This paper will examine Total Quality Management, TQM, with focus on the impact of globalization to TQM standards within an organization as well as an examination of traditional management styles as compared to those based on TQM principles. In order to fully understand these principles it is necessary to gain comprehension through defining Total Quality Management. "Total Quality Management (TQM) is a comprehensive and structured approach to organizational management that seeks to improve the quality of products and services through ongoing refinements in response to continuous feedback. TQM requirements may be defined separately for a particular organization or may be in adherence to established standards, such as the International Organization for Standardization's ISO 9000 series. TQM can be applied to any type of organization; it originated in the manufacturing sector and has since been adapted for use in almost every type of organization imaginable, including schools, highway maintenance, hotel management, and churches. As a current focus of e-business, TQM is based on quality management from the customer's point of view." (Search Data Center, 2006) Globalization has affected quality simply because different countries and cultures have varying standards when describing quality. Many products, made for US consumption, are produced throughout the world and in countries with lower quality standards than those observed within the United States. In order to participate in global exchange, suppliers in the country of production must strive to conform to the strict quality standards of the United States consumer. Methods to assure that levels of quality are understood and attained are outlined by TQM experts, Burrill and Ledolter "One method is for the customer to review each supplier's system. This method is costly and time-consuming for both the customer (who has many suppliers, and the supplier (who has many customers)." (Burrill/Ledolter, Achieving Quality,...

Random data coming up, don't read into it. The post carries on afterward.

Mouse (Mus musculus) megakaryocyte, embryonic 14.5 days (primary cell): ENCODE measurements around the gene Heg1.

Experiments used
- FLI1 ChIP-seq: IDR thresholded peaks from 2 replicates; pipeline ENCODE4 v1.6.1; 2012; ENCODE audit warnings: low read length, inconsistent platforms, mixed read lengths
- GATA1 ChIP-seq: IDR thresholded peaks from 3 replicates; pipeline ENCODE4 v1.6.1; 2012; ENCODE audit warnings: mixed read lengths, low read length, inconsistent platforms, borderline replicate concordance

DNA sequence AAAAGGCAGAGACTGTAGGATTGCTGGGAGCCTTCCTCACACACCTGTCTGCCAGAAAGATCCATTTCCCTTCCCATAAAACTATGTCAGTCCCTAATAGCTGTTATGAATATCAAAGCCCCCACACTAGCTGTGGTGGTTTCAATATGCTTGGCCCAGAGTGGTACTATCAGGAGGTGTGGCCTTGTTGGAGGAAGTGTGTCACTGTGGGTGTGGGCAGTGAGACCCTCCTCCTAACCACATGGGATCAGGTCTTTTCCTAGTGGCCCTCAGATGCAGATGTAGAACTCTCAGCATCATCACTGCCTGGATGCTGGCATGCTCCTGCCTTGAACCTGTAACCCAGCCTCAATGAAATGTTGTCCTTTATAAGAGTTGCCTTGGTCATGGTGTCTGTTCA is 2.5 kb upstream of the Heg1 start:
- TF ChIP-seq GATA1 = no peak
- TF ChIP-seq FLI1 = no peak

References: Search Data Center, 2006
Burrill, C.W. & Ledolter, J. (1999). Achieving Quality Through Continual
Improvement. New York: Wiley
Underwriters Laboratories, 2006
TQM Tutorial, 2006
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